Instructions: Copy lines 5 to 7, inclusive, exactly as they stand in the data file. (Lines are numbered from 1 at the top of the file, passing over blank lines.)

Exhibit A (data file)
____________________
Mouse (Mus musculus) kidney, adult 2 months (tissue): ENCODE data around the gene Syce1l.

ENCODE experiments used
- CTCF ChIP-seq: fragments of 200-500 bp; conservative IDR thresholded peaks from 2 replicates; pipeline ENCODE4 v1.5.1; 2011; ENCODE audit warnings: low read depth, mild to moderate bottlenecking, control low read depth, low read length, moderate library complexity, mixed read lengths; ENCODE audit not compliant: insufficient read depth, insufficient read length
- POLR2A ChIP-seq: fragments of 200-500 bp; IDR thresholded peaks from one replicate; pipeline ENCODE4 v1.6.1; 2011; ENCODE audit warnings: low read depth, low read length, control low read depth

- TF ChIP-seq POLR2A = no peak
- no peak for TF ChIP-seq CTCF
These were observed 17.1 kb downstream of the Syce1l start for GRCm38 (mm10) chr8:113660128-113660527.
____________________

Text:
- TF ChIP-seq POLR2A = no peak
- no peak for TF ChIP-seq CTCF
These were observed 17.1 kb downstream of the Syce1l start for GRCm38 (mm10) chr8:113660128-113660527.